E-RIHS is involved in the activities of the newly launched GEDE-RDA (https://www.rd-alliance.org/groups/gede-group-european-data-experts-rda), together with most of the other EU research infrastructures. Cooperating within the GEDE-RDA discussion forum, E-RIHS will foster the approach, described above, of capitalizing on existing solution to attain the widest possible interoperability across disciplines. This way, research communities will have access to distributed infrastructures in a coordinated and streamlined way, in order to advance their heritage science research through an integrated approach.
A close interaction of actors dealing with both tangible and intangible aspects of Cultural Heritage Artifacts will eventually bring to light the necessity to align the notion of research data to fit with the various needs of the different research communities involved. Furthermore the collaboration with relevant actors in the ESFRI landscape, such as CENDARI (Collaborative European Digital Archival Research Infrastructure, http://cendari.eu) and DARIAH (Digital Research Infrastructure for the Arts and the Humanities, http://www.dariah.eu) as well as with other large scholarly networks will contribute to define the shape and borders of heritage science: the very same Cultural Heritage Artifact could be handled by researchers, adopting different research methodologies, tools and standards and, eventually, the results could be stored in non interoperable data silos, thus preventing a seamless access to all the available information related to a given object (i.e.: physical level), part/component (i.e.: logical level) or concept (i.e.: semantic level) and its contexts (i.e.: origins, provenances etc.). Reducing the gap between tangible and intangible aspects of Cultural Heritage Artifacts and fostering the engagement of scholarly communities that are not yet fully into the digital turn will result in a less fragmented, more accessible and interoperable digital ecosystem for research data on heritage science.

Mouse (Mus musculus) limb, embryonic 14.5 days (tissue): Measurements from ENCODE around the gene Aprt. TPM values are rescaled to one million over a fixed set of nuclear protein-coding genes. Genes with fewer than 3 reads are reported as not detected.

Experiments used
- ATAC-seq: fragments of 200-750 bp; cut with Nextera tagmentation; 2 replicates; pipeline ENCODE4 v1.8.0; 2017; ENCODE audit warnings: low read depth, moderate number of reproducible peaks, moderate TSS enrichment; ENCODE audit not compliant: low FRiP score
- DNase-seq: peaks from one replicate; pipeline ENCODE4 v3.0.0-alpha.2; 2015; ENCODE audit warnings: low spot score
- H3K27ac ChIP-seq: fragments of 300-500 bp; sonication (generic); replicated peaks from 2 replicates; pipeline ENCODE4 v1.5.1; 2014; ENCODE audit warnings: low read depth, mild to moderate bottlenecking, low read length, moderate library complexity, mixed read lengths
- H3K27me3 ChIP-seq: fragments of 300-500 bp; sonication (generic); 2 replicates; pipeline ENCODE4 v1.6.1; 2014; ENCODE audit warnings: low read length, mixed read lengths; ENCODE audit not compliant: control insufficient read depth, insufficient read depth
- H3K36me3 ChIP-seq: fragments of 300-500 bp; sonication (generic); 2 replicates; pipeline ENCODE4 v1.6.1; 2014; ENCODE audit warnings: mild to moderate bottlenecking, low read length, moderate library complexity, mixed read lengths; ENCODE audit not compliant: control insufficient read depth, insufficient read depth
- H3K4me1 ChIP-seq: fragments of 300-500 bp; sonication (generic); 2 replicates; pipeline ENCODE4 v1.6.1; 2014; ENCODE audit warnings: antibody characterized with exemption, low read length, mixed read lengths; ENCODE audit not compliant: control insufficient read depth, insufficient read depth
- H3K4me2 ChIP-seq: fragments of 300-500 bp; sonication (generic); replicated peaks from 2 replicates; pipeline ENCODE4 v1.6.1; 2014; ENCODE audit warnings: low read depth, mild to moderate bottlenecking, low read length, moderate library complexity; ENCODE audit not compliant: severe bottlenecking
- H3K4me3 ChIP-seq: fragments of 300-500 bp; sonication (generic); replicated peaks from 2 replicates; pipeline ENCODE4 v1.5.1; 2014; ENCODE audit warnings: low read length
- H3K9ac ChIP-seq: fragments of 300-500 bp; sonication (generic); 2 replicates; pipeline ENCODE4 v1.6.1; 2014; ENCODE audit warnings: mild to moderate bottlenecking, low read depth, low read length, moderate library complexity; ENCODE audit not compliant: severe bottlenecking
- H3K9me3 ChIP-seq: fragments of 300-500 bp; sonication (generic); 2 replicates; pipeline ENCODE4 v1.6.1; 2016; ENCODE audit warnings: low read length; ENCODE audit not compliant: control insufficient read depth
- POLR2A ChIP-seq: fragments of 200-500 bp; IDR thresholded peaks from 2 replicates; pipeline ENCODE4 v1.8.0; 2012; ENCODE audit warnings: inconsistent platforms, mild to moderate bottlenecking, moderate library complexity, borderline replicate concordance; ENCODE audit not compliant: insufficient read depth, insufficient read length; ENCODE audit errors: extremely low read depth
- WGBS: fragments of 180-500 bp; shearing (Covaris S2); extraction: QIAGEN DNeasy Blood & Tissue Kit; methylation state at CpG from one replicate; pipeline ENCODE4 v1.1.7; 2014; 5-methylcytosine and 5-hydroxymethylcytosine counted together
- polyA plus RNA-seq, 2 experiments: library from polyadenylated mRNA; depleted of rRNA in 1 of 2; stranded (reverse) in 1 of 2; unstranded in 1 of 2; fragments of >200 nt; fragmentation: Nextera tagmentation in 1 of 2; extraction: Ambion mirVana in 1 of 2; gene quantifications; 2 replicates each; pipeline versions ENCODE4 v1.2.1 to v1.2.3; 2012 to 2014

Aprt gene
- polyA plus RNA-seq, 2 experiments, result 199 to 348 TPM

- Presentation of E-RIHS and open issues in Heritage Science;
- Discussion of the way that the Opening Data in Heritage Science initiative could move forward, in collaboration with RDA partners and interest groups;
- Possible impact of European Open Science Cloud in Heritage Science;
- Identification of interested and additional partners to expand and engage a broader more diverse audience
1. Presentation of the idea behind this BoF
2. Presentation of Heritage Science in the European Open Science Cloud
3. Overview of the objectives for moving forward and discussion of how to engage with current interest groups, (discussions, all participants)
4. Identification of other potential BoF members (all participants) (5 minutes)
5. Wrap-up and conclusions
The target audience of this meeting may include other scientific discipline interest groups, cultural heritage members, libraries and archives, research data repository or infrastructure developers and providers, others interested in linked open data between related scientific disciplines. A declared goal of this session is to structure potential future RDA engagement and learn from colleagues in various related scientific disciplines who are facing similar issues. Session organizers would welcome suggestions for improvement and groups to interact with within RDA US and EU.
Group chair serving as contact person: Emiliano Degl'Innocenti
Type of meeting: Working meeting